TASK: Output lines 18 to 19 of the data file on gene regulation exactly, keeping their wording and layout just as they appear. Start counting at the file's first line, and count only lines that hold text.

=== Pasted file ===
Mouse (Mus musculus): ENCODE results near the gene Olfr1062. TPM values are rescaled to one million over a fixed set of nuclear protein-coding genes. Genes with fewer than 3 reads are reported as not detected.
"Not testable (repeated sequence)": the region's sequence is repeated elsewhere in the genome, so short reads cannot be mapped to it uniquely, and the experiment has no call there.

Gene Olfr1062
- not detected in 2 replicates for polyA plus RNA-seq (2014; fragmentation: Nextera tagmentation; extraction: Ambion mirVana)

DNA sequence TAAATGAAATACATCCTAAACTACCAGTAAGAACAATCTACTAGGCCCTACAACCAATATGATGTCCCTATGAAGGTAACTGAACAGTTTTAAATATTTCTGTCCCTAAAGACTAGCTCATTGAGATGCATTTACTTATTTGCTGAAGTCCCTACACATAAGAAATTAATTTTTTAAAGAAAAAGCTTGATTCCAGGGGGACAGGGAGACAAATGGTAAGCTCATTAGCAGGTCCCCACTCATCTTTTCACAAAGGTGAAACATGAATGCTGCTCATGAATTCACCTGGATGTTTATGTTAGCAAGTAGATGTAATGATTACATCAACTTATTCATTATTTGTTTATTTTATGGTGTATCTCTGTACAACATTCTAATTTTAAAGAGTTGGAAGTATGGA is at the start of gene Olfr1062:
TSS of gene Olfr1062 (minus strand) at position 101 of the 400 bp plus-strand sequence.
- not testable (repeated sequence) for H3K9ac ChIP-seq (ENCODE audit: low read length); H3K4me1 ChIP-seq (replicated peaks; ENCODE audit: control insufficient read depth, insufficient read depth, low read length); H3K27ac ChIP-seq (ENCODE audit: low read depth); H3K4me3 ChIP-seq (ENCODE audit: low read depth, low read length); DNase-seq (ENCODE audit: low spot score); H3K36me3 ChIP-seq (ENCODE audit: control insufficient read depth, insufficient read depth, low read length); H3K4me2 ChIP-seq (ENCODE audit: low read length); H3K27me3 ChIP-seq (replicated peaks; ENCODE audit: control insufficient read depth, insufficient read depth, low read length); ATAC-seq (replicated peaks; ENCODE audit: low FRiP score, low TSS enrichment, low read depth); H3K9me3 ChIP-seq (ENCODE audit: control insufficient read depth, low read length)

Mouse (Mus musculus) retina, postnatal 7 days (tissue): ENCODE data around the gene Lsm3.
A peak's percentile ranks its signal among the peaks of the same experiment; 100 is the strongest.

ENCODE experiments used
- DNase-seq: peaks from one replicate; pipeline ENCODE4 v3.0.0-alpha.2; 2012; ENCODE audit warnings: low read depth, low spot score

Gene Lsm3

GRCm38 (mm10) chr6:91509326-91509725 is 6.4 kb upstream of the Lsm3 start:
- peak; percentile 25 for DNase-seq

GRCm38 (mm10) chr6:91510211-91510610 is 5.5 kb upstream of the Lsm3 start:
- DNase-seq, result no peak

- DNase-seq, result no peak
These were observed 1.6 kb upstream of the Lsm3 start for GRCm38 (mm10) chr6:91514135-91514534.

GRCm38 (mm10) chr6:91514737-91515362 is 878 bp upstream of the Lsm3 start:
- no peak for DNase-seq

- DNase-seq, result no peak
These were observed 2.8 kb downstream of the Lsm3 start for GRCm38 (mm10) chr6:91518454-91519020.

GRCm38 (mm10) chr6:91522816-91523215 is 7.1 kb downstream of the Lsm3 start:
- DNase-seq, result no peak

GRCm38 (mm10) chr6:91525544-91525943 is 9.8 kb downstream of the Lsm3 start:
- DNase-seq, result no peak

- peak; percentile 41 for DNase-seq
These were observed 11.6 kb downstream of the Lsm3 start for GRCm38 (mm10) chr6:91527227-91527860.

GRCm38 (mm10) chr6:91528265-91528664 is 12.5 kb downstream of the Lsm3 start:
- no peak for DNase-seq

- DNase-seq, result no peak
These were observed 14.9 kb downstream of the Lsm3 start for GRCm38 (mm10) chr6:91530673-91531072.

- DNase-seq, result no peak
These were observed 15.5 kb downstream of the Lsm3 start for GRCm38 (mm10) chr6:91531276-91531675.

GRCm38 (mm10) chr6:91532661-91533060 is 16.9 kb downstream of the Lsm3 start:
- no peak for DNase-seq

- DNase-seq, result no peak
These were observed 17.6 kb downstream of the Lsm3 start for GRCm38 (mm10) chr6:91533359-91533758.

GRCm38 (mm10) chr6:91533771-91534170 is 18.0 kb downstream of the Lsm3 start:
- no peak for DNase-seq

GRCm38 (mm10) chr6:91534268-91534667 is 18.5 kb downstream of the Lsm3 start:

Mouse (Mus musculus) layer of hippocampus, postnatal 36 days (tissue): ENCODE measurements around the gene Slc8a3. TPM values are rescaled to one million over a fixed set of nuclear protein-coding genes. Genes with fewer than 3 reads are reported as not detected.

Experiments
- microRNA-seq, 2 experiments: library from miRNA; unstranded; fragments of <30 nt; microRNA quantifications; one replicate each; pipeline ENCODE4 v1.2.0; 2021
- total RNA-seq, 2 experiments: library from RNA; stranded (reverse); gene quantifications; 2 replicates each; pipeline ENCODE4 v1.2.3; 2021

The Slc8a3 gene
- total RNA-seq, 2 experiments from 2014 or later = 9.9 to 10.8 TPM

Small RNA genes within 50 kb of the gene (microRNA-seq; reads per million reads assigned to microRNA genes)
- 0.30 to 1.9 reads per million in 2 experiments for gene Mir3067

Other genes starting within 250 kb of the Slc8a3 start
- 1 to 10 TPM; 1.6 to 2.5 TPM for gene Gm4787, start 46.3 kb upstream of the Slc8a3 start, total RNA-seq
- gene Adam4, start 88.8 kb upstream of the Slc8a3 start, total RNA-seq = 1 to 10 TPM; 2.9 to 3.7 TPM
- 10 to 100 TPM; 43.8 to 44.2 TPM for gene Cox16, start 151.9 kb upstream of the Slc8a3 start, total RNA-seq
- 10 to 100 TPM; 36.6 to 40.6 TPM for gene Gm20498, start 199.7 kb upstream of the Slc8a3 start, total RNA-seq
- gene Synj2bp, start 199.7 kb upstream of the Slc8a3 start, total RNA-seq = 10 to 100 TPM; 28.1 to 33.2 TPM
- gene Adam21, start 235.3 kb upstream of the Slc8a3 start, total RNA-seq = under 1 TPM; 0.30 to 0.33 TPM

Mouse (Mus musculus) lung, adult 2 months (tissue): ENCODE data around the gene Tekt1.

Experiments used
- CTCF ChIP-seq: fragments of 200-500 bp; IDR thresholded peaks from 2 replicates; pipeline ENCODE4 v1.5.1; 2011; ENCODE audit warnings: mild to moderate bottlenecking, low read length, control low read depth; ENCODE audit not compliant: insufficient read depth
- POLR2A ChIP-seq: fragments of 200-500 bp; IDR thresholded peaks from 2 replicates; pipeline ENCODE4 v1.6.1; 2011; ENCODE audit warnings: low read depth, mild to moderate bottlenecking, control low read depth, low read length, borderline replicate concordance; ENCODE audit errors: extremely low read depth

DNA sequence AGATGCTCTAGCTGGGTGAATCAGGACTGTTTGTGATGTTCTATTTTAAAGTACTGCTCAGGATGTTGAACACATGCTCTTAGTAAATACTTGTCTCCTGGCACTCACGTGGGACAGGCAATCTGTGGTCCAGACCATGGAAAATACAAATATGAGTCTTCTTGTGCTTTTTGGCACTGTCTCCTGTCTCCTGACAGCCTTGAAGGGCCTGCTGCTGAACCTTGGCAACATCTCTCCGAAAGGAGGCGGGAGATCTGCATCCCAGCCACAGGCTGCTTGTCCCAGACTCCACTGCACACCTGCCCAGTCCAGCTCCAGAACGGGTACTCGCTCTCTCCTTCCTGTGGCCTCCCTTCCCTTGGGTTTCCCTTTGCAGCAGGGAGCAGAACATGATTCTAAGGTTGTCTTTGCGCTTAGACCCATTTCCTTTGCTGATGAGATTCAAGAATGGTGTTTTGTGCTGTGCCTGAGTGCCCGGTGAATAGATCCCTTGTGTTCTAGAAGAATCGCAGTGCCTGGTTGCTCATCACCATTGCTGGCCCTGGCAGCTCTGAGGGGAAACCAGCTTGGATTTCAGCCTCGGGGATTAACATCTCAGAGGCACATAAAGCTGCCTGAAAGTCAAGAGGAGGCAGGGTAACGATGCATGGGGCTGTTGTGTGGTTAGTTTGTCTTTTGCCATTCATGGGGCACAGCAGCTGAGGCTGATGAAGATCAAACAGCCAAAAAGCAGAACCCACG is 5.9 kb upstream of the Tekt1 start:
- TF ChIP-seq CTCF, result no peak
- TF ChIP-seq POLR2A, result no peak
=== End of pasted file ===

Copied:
These were observed 1.6 kb upstream of the Lsm3 start for GRCm38 (mm10) chr6:91514135-91514534.

GRCm38 (mm10) chr6:91514737-91515362 is 878 bp upstream of the Lsm3 start: